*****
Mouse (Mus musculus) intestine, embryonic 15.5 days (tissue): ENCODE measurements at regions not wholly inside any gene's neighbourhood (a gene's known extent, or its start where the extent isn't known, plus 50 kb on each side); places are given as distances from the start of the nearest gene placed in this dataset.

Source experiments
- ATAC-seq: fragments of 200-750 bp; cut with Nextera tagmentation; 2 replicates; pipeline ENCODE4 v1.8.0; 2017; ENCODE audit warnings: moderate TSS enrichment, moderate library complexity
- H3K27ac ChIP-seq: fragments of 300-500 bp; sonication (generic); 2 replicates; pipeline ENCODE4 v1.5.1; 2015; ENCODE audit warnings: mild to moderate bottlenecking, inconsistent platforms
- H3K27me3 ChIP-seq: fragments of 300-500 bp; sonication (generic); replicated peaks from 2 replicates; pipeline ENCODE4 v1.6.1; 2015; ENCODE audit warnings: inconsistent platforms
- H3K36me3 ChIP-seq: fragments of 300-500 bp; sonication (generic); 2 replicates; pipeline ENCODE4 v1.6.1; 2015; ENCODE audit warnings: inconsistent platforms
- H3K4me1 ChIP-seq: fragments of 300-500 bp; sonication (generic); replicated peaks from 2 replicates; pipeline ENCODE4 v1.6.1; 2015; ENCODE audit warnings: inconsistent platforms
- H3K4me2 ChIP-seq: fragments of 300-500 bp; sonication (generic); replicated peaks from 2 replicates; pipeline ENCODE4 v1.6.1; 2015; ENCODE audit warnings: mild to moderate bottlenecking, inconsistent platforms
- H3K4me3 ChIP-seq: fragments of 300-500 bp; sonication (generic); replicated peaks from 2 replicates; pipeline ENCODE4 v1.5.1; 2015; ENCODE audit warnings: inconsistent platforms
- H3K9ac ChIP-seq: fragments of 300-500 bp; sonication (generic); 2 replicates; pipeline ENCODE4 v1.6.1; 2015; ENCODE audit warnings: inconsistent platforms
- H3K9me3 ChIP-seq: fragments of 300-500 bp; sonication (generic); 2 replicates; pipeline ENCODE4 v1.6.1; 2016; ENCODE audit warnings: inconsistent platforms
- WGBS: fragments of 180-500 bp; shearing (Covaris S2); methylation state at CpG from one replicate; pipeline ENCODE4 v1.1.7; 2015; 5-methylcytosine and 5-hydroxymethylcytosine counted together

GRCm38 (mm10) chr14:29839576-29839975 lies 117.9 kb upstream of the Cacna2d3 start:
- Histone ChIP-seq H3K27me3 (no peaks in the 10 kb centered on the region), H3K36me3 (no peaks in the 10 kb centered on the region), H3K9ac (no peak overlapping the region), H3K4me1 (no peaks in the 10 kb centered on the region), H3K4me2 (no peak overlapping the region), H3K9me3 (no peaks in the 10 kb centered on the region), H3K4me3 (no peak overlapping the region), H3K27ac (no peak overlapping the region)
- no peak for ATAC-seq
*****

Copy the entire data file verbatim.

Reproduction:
Mouse (Mus musculus) intestine, embryonic 15.5 days (tissue): ENCODE measurements at regions not wholly inside any gene's neighbourhood (a gene's known extent, or its start where the extent isn't known, plus 50 kb on each side); places are given as distances from the start of the nearest gene placed in this dataset.

Source experiments
- ATAC-seq: fragments of 200-750 bp; cut with Nextera tagmentation; 2 replicates; pipeline ENCODE4 v1.8.0; 2017; ENCODE audit warnings: moderate TSS enrichment, moderate library complexity
- H3K27ac ChIP-seq: fragments of 300-500 bp; sonication (generic); 2 replicates; pipeline ENCODE4 v1.5.1; 2015; ENCODE audit warnings: mild to moderate bottlenecking, inconsistent platforms
- H3K27me3 ChIP-seq: fragments of 300-500 bp; sonication (generic); replicated peaks from 2 replicates; pipeline ENCODE4 v1.6.1; 2015; ENCODE audit warnings: inconsistent platforms
- H3K36me3 ChIP-seq: fragments of 300-500 bp; sonication (generic); 2 replicates; pipeline ENCODE4 v1.6.1; 2015; ENCODE audit warnings: inconsistent platforms
- H3K4me1 ChIP-seq: fragments of 300-500 bp; sonication (generic); replicated peaks from 2 replicates; pipeline ENCODE4 v1.6.1; 2015; ENCODE audit warnings: inconsistent platforms
- H3K4me2 ChIP-seq: fragments of 300-500 bp; sonication (generic); replicated peaks from 2 replicates; pipeline ENCODE4 v1.6.1; 2015; ENCODE audit warnings: mild to moderate bottlenecking, inconsistent platforms
- H3K4me3 ChIP-seq: fragments of 300-500 bp; sonication (generic); replicated peaks from 2 replicates; pipeline ENCODE4 v1.5.1; 2015; ENCODE audit warnings: inconsistent platforms
- H3K9ac ChIP-seq: fragments of 300-500 bp; sonication (generic); 2 replicates; pipeline ENCODE4 v1.6.1; 2015; ENCODE audit warnings: inconsistent platforms
- H3K9me3 ChIP-seq: fragments of 300-500 bp; sonication (generic); 2 replicates; pipeline ENCODE4 v1.6.1; 2016; ENCODE audit warnings: inconsistent platforms
- WGBS: fragments of 180-500 bp; shearing (Covaris S2); methylation state at CpG from one replicate; pipeline ENCODE4 v1.1.7; 2015; 5-methylcytosine and 5-hydroxymethylcytosine counted together

GRCm38 (mm10) chr14:29839576-29839975 lies 117.9 kb upstream of the Cacna2d3 start:
- Histone ChIP-seq H3K27me3 (no peaks in the 10 kb centered on the region), H3K36me3 (no peaks in the 10 kb centered on the region), H3K9ac (no peak overlapping the region), H3K4me1 (no peaks in the 10 kb centered on the region), H3K4me2 (no peak overlapping the region), H3K9me3 (no peaks in the 10 kb centered on the region), H3K4me3 (no peak overlapping the region), H3K27ac (no peak overlapping the region)
- no peak for ATAC-seq